An evaluation of power to detect low-frequency variant associations using allele-matching tests that account for uncertainty.

Wellcome Trust Sanger Institute, Hinxton, CB10 1HH, UK. .
Pacific Symposium on Biocomputing. Pacific Symposium on Biocomputing 01/2011;
Source: DBLP

ABSTRACT There is growing interest in the role of rare variants in multifactorial disease etiology, and increasing evidence that rare variants are associated with complex traits. Single SNP tests are underpowered in rare variant association analyses, so locus-based tests must be used. Quality scores at both the SNP and genotype level are available for sequencing data and they are rarely accounted for. A locus-based method that has high power in the presence of rare variants is extended to incorporate such quality scores as weights, and its power is compared with the original method via a simulation study. Preliminary results suggest that taking uncertainty into account does not improve the power.

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    ABSTRACT: Sensitivity to pain varies considerably between individuals and is known to be heritable. Increased sensitivity to experimental pain is a risk factor for developing chronic pain, a common and debilitating but poorly understood symptom. To understand mechanisms underlying pain sensitivity and to search for rare gene variants (MAF<5%) influencing pain sensitivity, we explored the genetic variation in individuals' responses to experimental pain. Quantitative sensory testing to heat pain was performed in 2,500 volunteers from TwinsUK (TUK): exome sequencing to a depth of 70× was carried out on DNA from singletons at the high and low ends of the heat pain sensitivity distribution in two separate subsamples. Thus in TUK1, 101 pain-sensitive and 102 pain-insensitive were examined, while in TUK2 there were 114 and 96 individuals respectively. A combination of methods was used to test the association between rare variants and pain sensitivity, and the function of the genes identified was explored using network analysis. Using causal reasoning analysis on the genes with different patterns of SNVs by pain sensitivity status, we observed a significant enrichment of variants in genes of the angiotensin pathway (Bonferroni corrected p = 3.8×10(-4)). This pathway is already implicated in animal models and human studies of pain, supporting the notion that it may provide fruitful new targets in pain management. The approach of sequencing extreme exome variation in normal individuals has provided important insights into gene networks mediating pain sensitivity in humans and will be applicable to other common complex traits.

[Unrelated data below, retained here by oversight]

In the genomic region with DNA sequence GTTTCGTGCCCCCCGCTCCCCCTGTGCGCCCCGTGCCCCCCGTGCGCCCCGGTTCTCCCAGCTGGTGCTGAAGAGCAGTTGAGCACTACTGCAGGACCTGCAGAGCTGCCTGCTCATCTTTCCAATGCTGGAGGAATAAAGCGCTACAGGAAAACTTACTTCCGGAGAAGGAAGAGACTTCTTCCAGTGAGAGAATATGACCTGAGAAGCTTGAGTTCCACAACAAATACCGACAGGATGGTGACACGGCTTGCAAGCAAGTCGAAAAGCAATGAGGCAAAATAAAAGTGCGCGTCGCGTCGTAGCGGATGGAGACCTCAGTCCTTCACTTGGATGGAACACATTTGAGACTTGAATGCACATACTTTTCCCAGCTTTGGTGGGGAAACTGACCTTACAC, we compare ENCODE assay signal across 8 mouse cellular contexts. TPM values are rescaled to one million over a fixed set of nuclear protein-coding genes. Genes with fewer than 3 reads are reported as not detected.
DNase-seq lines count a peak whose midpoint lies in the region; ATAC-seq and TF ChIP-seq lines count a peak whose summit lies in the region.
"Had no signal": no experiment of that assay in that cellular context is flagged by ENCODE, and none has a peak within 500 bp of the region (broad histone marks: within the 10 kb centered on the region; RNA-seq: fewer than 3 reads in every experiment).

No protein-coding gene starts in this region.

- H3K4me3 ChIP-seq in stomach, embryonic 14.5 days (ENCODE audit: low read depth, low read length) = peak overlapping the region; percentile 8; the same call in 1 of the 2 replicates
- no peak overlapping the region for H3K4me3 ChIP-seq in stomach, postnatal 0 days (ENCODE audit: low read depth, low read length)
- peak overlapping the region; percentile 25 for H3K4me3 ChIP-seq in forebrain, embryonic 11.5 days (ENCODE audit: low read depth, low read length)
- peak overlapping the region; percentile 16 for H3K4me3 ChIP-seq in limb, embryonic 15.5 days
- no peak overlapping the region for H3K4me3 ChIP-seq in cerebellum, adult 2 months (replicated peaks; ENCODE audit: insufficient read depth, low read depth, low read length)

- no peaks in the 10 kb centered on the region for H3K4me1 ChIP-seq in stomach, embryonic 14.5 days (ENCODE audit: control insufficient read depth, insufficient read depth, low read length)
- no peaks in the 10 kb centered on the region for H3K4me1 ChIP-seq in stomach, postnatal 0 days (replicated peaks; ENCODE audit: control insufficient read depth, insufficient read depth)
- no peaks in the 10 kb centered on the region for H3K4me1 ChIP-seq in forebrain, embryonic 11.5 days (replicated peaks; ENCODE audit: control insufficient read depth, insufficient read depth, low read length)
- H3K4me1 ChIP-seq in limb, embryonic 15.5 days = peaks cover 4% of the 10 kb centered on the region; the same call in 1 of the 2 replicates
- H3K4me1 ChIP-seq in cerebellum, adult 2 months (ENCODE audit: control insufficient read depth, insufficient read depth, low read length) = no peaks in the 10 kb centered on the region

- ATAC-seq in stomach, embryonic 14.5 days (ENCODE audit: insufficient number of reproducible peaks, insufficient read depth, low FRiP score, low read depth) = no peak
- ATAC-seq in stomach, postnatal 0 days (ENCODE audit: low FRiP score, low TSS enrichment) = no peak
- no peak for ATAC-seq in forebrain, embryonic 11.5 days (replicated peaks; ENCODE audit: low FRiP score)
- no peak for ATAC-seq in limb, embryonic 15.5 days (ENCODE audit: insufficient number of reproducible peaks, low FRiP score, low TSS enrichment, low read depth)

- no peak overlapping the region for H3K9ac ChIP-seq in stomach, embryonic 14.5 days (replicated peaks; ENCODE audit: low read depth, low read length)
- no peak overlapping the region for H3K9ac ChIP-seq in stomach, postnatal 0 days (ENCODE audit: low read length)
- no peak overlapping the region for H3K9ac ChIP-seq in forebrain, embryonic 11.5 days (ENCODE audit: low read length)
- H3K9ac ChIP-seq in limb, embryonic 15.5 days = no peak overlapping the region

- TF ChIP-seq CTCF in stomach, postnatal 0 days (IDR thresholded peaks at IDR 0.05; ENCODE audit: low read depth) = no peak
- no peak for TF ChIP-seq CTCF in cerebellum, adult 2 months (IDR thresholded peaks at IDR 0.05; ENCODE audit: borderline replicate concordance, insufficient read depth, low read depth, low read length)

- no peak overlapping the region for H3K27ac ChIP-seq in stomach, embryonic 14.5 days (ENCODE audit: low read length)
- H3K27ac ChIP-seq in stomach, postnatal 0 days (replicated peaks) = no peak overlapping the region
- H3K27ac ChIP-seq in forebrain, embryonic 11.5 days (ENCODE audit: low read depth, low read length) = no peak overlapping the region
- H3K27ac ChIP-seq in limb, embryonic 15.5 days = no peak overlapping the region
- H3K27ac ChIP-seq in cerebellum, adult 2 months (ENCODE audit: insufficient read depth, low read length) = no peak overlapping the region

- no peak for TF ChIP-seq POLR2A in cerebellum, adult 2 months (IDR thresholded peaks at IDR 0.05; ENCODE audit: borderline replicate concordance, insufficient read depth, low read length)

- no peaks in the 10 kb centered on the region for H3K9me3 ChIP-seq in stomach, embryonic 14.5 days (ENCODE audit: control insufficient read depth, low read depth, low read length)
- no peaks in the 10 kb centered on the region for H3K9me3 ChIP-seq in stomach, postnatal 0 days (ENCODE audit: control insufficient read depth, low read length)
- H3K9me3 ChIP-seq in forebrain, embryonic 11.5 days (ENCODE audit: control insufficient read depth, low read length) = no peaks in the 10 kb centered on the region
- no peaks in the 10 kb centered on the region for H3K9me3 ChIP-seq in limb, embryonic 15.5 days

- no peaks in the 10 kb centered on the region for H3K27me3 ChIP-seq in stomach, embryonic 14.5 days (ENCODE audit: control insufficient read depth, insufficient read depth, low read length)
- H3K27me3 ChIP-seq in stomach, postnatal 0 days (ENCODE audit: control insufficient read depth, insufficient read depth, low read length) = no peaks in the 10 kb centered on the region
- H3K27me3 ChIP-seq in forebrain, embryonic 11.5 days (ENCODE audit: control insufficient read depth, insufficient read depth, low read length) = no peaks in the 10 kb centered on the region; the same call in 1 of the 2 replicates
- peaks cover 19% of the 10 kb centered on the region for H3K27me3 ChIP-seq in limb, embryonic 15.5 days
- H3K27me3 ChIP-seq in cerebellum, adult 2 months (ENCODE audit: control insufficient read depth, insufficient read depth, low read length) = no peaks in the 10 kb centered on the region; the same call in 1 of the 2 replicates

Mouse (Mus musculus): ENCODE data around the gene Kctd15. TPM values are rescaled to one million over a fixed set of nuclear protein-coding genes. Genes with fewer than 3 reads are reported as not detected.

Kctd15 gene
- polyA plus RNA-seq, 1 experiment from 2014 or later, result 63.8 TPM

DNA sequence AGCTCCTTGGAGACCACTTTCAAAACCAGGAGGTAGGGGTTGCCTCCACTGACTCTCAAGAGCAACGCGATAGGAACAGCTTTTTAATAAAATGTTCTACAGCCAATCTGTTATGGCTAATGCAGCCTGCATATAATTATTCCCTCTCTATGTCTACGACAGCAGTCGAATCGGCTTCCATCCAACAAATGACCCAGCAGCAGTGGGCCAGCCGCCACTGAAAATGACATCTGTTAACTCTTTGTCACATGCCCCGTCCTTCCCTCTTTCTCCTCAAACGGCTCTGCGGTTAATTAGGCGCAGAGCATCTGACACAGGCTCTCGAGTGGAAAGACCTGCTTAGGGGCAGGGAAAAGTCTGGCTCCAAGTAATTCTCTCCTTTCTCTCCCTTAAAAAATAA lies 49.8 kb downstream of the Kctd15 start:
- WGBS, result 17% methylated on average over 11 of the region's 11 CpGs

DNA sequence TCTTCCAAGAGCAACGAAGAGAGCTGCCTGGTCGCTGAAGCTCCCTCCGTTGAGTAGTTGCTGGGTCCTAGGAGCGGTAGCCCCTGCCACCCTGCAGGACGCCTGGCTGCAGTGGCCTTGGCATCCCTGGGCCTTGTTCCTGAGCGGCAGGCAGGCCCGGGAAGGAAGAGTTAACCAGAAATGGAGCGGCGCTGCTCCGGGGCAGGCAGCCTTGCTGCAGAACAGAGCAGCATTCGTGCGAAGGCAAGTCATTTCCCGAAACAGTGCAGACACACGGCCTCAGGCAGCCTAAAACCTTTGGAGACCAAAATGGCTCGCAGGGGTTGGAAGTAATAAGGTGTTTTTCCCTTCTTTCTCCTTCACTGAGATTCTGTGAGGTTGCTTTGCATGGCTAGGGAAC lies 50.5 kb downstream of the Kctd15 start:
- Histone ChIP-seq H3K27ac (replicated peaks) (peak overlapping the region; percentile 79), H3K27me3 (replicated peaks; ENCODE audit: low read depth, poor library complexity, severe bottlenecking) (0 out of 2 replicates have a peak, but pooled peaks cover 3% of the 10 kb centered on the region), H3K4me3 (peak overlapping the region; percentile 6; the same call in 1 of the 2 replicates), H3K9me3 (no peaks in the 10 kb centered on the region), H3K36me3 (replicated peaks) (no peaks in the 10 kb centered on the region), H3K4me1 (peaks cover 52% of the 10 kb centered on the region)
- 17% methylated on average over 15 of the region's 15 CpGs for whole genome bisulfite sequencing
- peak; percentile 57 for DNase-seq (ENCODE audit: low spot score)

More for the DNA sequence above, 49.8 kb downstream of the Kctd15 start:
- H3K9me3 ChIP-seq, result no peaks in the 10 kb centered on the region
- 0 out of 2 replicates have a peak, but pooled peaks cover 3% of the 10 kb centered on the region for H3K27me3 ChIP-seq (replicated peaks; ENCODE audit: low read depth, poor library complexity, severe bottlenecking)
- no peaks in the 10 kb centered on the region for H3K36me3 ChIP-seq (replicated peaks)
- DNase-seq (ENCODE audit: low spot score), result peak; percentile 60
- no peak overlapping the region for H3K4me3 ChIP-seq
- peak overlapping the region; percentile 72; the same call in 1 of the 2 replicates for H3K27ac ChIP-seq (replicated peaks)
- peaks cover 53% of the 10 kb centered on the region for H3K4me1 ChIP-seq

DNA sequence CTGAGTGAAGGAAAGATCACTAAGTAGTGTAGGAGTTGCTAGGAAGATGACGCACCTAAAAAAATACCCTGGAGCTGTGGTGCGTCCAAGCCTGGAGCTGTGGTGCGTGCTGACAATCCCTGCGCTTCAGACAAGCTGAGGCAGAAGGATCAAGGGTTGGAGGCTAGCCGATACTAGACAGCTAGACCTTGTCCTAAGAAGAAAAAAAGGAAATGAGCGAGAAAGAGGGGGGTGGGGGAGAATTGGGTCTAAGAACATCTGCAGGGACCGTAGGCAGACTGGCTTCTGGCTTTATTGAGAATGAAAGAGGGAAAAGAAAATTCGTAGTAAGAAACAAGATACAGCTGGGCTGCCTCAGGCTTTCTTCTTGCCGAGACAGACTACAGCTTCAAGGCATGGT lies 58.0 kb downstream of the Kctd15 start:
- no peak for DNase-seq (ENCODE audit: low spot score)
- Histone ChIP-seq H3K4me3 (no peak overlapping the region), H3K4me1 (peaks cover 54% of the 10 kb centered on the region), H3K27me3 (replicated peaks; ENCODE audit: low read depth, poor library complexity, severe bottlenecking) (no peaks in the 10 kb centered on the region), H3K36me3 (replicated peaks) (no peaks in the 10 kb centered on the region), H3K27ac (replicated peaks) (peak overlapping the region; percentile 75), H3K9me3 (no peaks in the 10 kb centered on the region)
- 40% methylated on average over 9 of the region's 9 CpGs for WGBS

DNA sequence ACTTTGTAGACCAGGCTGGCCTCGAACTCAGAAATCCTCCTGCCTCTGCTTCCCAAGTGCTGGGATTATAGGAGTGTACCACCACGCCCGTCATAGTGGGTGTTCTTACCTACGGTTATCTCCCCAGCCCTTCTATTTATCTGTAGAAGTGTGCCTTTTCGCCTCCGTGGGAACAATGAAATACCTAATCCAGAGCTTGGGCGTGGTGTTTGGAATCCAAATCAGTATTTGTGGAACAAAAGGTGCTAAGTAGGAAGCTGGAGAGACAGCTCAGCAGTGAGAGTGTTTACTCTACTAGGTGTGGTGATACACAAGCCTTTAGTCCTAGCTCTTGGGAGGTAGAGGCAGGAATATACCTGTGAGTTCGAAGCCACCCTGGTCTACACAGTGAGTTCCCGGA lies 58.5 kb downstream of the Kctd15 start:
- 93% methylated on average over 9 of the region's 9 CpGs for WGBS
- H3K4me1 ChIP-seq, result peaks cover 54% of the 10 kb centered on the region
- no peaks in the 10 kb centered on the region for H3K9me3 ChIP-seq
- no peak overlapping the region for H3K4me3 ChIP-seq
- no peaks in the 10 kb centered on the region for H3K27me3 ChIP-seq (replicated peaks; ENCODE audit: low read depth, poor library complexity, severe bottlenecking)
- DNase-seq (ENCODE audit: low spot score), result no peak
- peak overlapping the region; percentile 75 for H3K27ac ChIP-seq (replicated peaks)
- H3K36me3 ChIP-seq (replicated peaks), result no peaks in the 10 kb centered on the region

PLoS Genetics 12/2012; 8(12):e1003095. DOI:10.1371/journal.pgen.1003095 · 8.17 Impact Factor

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